If the truths the two parables communicate are that the kingdom of God can grow from the smallest of beginnings and that God is the one who behind this growth then all three children message understandings are valid.  All three of them, whether it be about sharing our faith to grow the church, seeing our faith grow from being more Christ like, or acknowledging the power of God to make things grow, are valid applications of the truth the parables communicate.

We can take a similar approach to the group of parables found in verses 44-45.   Just like the parables of the mustard seed and yeast are linked together, so are the two small parables of the hidden treasure and the pearl.  Again, we are told that these parables reveal to us what the kingdom of God is like.  Both of these stories have similar outcomes but very different details.   In both stories someone find something of immense value and gives up all they have to acquire it.  One person seems to stumble upon the treasure of value by accident and the other is purposely seeking it out.  The truth these parable seem to communicate is that being part of the kingdom of heaven is more valuable than all that we possess, no matter how we come to find it.

That is the truth within the story, but what is the application?   Perhaps it is best left for you to think through.   Because that is after all the nature of a parable, it is meant to be wrestled with and thought over as we come to an understanding of the truth within and how that truth applies to our lives.  The parables are not meant to be stories where we find easier answers, they are meant to be more like divine riddles that help us come to a deeper understanding about the widths and depths of God’s amazing, eternal kingdom.

I think it could be argued that Jesus makes a similar point in his final statement from this morning’s scripture:  “Therefor, every teacher of the law who has become a disciple in the kingdom of heaven is like the owner of the house who brings out of his storeroom new treasures as well as old.”  The teachers of the law had their own understanding of God, they thought they had all of the answers, but when they become a disciple they begin to learn that the kingdom of God is bigger, more grand, more inclusive, and more wonderful than they had ever thought possible.  The new treasures, the new understanding of God, is added to the old.   Perhaps that should be our approach as well.  When we come to the scriptures seeking a book of answers, then we might find our answers but that is all we find.  However, when we approach the scripture as a book of truth, then we find the truth continues to speak to us, it continues to be revealed to us.  We do continue to grow like a mustard seed or yeast in bread, we do continue to discover that knowing God and experiencing God’s love surpasses all other things, and we continue to add new treasures of wisdom and understanding to those we have already gained.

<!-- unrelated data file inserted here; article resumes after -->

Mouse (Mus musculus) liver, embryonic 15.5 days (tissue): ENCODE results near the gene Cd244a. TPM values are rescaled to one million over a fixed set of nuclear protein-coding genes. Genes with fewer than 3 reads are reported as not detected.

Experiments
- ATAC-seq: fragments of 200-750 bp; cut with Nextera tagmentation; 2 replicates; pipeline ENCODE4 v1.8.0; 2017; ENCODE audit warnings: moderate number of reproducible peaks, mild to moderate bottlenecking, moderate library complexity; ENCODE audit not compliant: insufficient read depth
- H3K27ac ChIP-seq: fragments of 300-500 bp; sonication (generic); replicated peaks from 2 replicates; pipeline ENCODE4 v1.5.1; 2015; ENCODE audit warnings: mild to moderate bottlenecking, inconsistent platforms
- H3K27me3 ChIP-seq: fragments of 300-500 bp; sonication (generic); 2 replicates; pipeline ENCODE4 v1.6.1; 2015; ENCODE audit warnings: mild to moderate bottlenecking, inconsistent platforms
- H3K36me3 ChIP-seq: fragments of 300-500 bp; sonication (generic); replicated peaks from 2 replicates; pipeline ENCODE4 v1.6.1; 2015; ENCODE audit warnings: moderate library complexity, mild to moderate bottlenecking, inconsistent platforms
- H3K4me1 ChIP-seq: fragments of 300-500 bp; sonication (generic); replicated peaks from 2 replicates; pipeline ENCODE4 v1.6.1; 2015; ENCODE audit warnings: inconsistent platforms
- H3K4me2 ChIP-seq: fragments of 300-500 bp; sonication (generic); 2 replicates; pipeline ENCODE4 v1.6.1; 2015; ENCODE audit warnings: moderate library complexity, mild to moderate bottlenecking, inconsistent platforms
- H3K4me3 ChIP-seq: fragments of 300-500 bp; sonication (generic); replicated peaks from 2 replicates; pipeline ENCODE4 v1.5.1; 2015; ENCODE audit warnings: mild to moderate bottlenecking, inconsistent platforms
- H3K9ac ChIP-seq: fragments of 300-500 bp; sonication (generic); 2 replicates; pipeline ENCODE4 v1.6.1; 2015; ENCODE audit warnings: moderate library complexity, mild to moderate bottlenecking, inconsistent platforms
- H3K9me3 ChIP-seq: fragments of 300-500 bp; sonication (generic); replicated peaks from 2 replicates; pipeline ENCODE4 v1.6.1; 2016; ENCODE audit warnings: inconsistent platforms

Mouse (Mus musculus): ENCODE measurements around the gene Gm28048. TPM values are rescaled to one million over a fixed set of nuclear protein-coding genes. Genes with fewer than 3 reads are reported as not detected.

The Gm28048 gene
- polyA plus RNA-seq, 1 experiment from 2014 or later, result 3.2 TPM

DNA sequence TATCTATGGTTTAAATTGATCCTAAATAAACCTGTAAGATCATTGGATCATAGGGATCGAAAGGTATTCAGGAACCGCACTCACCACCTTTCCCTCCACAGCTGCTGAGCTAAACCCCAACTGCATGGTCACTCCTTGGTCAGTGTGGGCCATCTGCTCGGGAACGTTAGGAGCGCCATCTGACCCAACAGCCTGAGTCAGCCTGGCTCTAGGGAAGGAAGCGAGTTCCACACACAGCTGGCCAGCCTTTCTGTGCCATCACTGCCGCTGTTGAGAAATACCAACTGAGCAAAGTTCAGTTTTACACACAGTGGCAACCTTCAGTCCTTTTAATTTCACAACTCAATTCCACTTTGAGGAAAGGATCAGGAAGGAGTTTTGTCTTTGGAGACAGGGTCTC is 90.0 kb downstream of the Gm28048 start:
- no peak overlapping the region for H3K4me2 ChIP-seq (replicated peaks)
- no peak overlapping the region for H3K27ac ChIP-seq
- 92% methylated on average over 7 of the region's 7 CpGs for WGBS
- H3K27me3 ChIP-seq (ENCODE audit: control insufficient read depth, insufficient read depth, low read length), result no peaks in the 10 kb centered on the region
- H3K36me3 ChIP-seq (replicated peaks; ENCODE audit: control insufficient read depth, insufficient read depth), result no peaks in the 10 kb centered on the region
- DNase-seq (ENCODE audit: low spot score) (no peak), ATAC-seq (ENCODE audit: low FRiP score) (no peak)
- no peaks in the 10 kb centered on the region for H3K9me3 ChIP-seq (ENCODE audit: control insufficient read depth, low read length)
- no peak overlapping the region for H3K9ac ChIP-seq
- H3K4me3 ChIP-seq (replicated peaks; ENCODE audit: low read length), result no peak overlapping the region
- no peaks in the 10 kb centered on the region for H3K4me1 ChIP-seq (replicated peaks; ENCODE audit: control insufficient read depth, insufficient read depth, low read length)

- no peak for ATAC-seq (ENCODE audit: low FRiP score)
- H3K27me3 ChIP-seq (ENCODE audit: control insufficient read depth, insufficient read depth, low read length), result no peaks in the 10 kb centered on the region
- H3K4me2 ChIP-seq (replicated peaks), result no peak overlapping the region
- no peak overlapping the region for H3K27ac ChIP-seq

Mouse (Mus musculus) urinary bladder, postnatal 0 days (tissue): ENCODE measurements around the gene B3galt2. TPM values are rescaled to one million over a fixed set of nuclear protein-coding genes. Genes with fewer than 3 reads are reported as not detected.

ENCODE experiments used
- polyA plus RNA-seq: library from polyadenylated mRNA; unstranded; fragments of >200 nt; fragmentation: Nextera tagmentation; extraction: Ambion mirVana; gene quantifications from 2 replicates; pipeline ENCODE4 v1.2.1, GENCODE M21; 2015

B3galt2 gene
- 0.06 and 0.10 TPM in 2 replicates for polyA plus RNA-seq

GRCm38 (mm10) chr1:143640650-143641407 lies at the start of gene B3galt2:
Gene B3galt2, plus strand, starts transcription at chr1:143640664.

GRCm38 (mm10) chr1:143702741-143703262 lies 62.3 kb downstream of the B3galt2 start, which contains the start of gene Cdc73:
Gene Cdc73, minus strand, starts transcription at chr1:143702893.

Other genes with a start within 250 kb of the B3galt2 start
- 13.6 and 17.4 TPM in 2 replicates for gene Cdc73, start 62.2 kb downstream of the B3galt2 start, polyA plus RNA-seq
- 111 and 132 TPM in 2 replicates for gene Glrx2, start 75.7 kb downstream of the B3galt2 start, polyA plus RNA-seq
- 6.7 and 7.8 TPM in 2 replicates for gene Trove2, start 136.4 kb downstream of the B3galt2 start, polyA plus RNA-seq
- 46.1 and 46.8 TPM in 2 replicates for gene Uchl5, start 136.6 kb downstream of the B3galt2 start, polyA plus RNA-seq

So may you continue to seek the truth of God, God’s heavenly kingdom, and the grace of God’s son Jesus through the scriptures.   May you be willing  to consider the truths contained within the scripture, may you think on them, may you wrestle with them, and may you come to better understand and know God through them.   May your faith be one that grows like a mustard seed and may it have so much value in your life that you are willing to give up everything else for its sake.   May your faith continue to acquire new treasure to go with the old as you faithfully come back to again and again to the divine riddles Jesus told.


Leave a Reply

Your email address will not be published. Required fields are marked *